Published: November 2, 2014 3:00 a.m.
Business center, churches join forces to help develop local startups
Frank Gray | The Journal Gazette
The numbers are what stood out in the mind of Karl LaPan, president of the Northeast Indiana Innovation Center, a sprawling business incubator on the city’s north side.
Statewide, 38 percent of the available workforce is not working, he said, citing an Indianapolis Star article that quoted various economists in the state.
Between 9 percent and 11 percent of all businesses, he said, have been started by entrepreneurs.
The numbers, LaPan said, were perplexing. How could one rewrite the rules and get more people into the workforce?
The question has brought together two dissimilar groups – the NIIC and the Associated Churches of Fort Wayne and Allen County, a business incubator and a group of 140 congregations – and a plan to bring together pastors, people with dreams and people with know-how to create jobs and strengthen the community.
The program, called One Body Business Connection, hopes to help develop startup businesses, existing home-based businesses and newly established technology ventures.
Organizers also hope to help connect local entrepreneurs, vendors and mentors.
From the church side, it makes sense, said Steve Staley, director of development for Associated Churches.
Churches feel the strain when the economy is flagging, he said. But if churches can help people grow, the community and the churches both grow stronger.
The innovation center is something of a hidden gem in the community, Staley said.
Entrepreneurs know about it, he said, but most people who drive by it assume it is part of IPFW or Ivy Tech Community College-Northeast.
Meanwhile, churches might be full of people with ideas for their own businesses. Problem is, some of those people don’t know how to pull it together, don’t know who to ask for advice and don’t know about the Innovation Center.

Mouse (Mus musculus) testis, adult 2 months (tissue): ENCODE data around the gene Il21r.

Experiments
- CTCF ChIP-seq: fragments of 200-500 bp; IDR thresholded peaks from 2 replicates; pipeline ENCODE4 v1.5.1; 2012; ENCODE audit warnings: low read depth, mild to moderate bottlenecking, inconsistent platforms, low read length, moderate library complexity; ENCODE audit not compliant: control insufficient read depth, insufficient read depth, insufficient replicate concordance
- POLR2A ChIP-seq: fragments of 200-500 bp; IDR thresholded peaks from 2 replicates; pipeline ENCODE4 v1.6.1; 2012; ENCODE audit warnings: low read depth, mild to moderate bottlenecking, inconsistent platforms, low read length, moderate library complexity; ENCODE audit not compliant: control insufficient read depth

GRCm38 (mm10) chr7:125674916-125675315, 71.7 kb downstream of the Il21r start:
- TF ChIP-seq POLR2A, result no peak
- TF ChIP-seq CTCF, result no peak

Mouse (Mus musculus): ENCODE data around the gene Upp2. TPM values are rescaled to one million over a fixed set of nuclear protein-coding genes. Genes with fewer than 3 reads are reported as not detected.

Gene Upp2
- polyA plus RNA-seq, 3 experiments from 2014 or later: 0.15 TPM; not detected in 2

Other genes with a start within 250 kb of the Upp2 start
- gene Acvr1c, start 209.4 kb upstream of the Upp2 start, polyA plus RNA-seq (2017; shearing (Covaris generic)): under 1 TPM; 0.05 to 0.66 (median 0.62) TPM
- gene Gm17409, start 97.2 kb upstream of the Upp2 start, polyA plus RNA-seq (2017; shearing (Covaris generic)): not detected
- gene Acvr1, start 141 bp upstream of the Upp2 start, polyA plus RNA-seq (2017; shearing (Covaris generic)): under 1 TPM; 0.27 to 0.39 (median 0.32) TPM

“That’s why we’re getting the pastors involved,” Staley said.
With 140 churches with 100,000 members of all denominations, sizes and ethnic backgrounds, the association is the perfect way to spread the word.
When people are trying to start a business, they often turn to typical sources for advice: accountants and lawyers, LaPan said. But that can be expensive, so many turn to their pastors.
“The pastor is a trusted adviser,” he said. “We hadn’t thought about that.”
It was a natural fit, LaPan said. “We had an opportunity to engage with another organization that wasn’t in our business.
“It’s our job to say, ‘what if,’ ” LaPan said. “Could we create something that could move the needle on unemployment? If we can get people thinking more highly of themselves and boost their esteem, we can make a difference.”
“I was blown away and encouraged” by the reaction of the churches, LaPan said.
“Many of the pastors shared that they are doing more job and career coaching,” he said. “If they had additional resources (in the form of the Innovation Center and the guidance it could provide), it would be incredible.”
LaPan said the program could also bring together individuals with similar ideas who could partner up.
When people team together in groups of two or three to found a business, he said, they are more successful than individuals or groups of four or more.
“We do want to see collaboration,” he said.
The NIIC offers extensive services that can’t be found in other places, LaPan said.
The Innovation Center is a full-time operation that critiques business plans, determines how people are wired and can help people avoid costly mistakes.
The center also gives people psychological testing that helps determine what type of work they are suited for – and helps them avoid work they’re not suited for.
Charlie Hatten, president of the New Haven Chamber of Commerce, said a lot of pastors don’t necessarily have the time or the skills to advise parishioners with entrepreneurial aspirations. But with the program, they will have somewhere to send people seeking advice.
Hatten has noticed a trend among young people, who can now stay on their parents’ insurance policies until they are 26. Some, he said, are looking at the four years after college as a time to try to establish their own businesses. They are likely candidates for this kind of program.
One goal is to find individuals who are working in their garages or basements, dreaming of growing a business, and provide them with the knowledge of resources they can turn to, said Jim Bentley of the NIIC.
“We can encourage them to jump and hold their hands as they do it,” Bentley said.
The organizers also hope to connect business founders with mentors.